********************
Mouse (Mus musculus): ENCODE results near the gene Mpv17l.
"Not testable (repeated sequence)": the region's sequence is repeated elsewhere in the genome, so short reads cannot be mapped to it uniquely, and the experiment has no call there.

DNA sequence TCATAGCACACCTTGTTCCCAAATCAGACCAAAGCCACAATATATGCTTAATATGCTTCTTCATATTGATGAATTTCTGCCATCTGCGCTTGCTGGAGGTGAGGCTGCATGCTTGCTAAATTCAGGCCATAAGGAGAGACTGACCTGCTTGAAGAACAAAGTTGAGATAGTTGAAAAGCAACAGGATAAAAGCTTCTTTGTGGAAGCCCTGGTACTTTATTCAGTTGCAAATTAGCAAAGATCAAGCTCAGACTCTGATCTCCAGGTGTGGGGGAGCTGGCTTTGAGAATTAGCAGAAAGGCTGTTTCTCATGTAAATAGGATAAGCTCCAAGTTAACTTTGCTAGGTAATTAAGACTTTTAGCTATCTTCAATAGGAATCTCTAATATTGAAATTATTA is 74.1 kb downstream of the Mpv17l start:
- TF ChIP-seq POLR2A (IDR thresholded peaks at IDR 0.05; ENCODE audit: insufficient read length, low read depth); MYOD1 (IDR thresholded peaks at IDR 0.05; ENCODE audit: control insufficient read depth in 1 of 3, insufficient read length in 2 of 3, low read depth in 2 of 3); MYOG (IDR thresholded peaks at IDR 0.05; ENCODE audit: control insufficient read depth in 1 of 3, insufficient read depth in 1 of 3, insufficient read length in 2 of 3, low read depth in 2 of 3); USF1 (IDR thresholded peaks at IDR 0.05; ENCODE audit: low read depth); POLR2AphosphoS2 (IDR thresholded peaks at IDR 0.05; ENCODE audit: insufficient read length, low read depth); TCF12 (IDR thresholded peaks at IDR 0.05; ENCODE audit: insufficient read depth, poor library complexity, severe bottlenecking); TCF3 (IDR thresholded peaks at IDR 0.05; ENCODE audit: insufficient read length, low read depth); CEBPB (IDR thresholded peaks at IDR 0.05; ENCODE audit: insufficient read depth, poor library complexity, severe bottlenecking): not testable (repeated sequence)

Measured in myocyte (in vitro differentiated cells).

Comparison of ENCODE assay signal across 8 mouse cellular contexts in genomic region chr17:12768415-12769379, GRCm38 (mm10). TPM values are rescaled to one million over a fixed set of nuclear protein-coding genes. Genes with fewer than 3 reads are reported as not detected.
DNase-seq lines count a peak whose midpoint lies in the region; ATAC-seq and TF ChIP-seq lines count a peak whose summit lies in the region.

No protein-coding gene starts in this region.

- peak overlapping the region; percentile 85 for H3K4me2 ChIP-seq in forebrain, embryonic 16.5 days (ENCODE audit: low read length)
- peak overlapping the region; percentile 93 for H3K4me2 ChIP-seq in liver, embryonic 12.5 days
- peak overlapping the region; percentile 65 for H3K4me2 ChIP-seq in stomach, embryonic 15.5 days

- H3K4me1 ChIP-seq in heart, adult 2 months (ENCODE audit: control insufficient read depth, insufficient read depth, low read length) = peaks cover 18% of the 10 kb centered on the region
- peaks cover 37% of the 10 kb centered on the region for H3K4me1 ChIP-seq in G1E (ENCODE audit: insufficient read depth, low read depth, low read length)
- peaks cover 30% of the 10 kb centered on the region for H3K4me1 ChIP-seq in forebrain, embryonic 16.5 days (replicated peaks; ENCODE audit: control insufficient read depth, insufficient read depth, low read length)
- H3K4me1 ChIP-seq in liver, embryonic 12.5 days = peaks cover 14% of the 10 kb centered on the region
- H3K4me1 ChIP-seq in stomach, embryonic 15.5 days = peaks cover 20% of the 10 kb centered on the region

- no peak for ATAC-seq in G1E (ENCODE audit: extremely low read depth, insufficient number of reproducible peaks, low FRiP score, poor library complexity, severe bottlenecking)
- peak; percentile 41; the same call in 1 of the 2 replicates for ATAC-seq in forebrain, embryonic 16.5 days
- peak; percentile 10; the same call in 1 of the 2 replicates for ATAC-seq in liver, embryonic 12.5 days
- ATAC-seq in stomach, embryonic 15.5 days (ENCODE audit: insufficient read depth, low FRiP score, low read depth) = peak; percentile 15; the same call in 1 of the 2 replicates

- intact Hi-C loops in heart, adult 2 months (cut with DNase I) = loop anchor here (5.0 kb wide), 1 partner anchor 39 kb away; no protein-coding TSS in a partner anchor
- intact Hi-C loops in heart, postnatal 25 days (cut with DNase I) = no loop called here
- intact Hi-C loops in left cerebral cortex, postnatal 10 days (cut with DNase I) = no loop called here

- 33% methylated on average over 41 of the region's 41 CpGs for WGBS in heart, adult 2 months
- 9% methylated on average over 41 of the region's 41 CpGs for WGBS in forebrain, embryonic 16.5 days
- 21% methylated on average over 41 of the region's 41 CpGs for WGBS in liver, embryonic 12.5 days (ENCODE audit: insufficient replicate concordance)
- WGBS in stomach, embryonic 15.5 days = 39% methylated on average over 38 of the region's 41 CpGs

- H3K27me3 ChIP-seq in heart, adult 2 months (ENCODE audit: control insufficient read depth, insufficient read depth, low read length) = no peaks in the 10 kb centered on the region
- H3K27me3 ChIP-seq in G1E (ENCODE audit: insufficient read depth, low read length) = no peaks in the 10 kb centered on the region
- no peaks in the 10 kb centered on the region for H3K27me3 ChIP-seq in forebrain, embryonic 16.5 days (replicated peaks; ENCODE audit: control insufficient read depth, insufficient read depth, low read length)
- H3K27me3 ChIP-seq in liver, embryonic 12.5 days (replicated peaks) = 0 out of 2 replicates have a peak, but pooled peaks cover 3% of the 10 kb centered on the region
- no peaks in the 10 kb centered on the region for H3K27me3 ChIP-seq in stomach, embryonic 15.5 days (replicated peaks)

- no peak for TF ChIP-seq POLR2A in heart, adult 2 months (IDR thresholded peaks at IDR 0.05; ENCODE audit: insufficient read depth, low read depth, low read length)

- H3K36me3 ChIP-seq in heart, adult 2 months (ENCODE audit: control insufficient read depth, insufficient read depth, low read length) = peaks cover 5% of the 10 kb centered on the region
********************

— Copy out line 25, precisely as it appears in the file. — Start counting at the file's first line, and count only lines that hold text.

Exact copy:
- 9% methylated on average over 41 of the region's 41 CpGs for WGBS in forebrain, embryonic 16.5 days